Where can I find information about the Foundation?
Current information about the Foundation can be found in this quartely newsletter, on the dedicated mailing list , on the Wikimedia Meta-wiki , and at the Foundation's website . The Foundation website was in active development in the early fall : major pages were set up and most were translated into 10 languages. There are currently 38 editors, native speakers of a variety of languages, registered on the Foundation's website; however the site is currently in a rather dormant phase.
How does the Board communicate ?
Board activities are recorded on the Wikimedia Meta-wiki , and on the Wikimedia Foundation's site . Communication takes place via email, as well as, through the foundation-l mailing list, which is open to the public and publicly archived. Members of the board also frequent the #Wikimedia IRC channel on freenode .
The general address, board(at)wikimedia.org, can also be used for any request. However, please be aware that this mail address is no longer a private one. All mails are redirected to a ticket system, OTRS , and may be answered either by a board member or by a few other trusted editors. The OTRS also handles mail about the German chapter, as well as requests for information in English and German.
Finally, Jimmy, Angela, and Anthere, being fearless explorers, have all started blogs. Angela’s blog is the richest one  in terms of information about Wikipedia. Please read it if you want information on the latest Wikipedia features or anything related to wikisearch. Jimmy  took the opportunity to talk about free software (both in English). Also, Anthere (, in French) decided to use her blog to express her opinions, and to focus on increasing the visibility of Wikimedia projects in the French-speaking world, in the particular hope of reaching out to French-speaking Africa.
Does the Board record or publish their activities anywhere?
There have been several meetings of board members over the fall.
The board also had the opportunity to meet in real life on a few occasions: in Rotterdam in November, the day following the Wikipedian meeting; and in New York City, before the OSI meeting. Several topics were discussed, including plans for upcoming meetings, whether the Wikimedia Foundation should get involved in political advocacy, how local chapters could be more involved in WMF activity, and free discussion of what the board could become in the future. All these topics were easier to discuss in real life in a youth hostel lounge than on irc or by mail.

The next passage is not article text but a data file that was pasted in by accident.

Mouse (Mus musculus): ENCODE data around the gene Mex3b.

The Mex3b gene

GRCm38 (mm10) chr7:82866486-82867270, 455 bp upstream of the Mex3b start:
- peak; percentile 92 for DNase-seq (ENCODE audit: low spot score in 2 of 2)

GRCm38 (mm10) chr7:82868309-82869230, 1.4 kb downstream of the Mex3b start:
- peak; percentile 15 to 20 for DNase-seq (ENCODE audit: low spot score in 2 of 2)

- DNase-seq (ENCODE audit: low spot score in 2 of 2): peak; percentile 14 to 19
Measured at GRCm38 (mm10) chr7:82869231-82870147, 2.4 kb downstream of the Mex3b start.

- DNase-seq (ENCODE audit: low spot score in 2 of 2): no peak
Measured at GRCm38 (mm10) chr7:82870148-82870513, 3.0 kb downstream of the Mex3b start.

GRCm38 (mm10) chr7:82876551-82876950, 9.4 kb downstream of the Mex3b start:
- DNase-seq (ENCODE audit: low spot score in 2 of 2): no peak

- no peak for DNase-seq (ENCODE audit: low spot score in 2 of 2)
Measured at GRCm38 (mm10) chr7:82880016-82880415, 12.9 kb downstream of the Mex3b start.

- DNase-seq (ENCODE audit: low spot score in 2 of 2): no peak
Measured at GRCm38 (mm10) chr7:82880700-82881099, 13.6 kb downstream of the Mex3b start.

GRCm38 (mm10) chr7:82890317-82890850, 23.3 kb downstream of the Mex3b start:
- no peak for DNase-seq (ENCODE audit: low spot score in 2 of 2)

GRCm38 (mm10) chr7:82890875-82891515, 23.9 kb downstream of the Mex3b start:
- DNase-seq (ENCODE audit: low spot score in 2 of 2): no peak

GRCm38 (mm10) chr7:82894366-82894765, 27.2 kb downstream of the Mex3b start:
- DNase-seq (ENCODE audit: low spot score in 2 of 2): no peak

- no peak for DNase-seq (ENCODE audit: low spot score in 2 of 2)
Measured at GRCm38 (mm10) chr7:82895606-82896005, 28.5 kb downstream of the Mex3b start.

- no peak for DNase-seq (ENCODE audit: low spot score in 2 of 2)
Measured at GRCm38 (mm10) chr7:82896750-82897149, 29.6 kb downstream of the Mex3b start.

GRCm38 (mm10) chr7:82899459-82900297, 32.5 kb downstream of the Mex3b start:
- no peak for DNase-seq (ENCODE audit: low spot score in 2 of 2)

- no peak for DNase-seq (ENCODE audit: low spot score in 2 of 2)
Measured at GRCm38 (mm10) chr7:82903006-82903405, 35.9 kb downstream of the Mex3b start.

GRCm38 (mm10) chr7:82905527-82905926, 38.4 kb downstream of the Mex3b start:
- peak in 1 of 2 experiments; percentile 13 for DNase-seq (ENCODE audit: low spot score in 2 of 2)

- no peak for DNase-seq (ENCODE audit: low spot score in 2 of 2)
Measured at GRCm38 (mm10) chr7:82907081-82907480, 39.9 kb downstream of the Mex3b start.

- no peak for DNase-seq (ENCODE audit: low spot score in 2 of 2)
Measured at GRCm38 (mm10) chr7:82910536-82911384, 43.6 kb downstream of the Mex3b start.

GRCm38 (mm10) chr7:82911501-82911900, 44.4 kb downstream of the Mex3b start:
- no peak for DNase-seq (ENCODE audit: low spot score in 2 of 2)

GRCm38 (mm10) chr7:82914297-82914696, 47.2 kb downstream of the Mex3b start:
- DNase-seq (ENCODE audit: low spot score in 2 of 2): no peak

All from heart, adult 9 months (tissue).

Life with the board
Michael and Tim Shell were not very active this trimester, although Michael helped with the financial considerations after the last fundraiser.
The past months have been very busy for Angela, Jimbo and Anthere, with many good Wikipedian meetings (please, see the Meetings report), and interviews with newspapers, websites and radio stations for all board members. Wikipedia is becoming famous now, and our project raises a lot of interest.
Jimbo and Angela spent 2 weeks at the BBC (please, see the special report on this), while Anthere was moving into a new house (with plenty of room and a garden but no phone line and no internet connection for several weeks). Anthere was able to keep in touch and active, thanks to her workplace internet connection, and random visits to the local university computer lab, but she had no opportunity to satisfy her true wikipediholism or to access IRC.
Anthere appreciated support during her forced vacation, and suggests that all wikiholics use the "Wikipatch"  sent via snail mail by Ryo and notafish.
How can I become a member of the Foundation?
Tha board made several decisions in regard to membership . The board's vision of membership changed, after much thought and discussions with Wikimedia editors.
Initially, it was imagined that much of the income supporting the project would come from subscribing membership fees. Hence, initial plans set membership fees rather high (about 100 dollars.) However, some board members and many editors were not in favor of such a high amount, and it became clear that most Foundation income could come from other sources. Additional discussions led to subscribing membership fees being set at US$36 (for non-editors) and US$12 (reduced).
Additionally, discussions with Jamesday and Kate changed the volunteer membership status from being the default status of editors, to being opt-in. The technical development of a membership system will be worked out over the coming months.
Are developers currently being paid?
In July 2004, the Wikimedia developers were polled about the feasibility of a bounty system for development tasks. This led the board to try out a system of payment and other rewards for developers who choose to work on particular tasks. The board suggested a four month trial run before stepping back and evaluating the system.
In the past three months, the board has proposed one task, related to the membership system development -- a task of primary interest to the Foundation itself, and thus, unlikely to be controversial. More than two months after the proposal, Tim Starling made an offer, which was accepted in late November. The feature will be developed against a certain amount of money, at the end of 2004 or in early 2005. No other proposal has been made by the board; one other suggestion was offered by a developer, but has been discarded.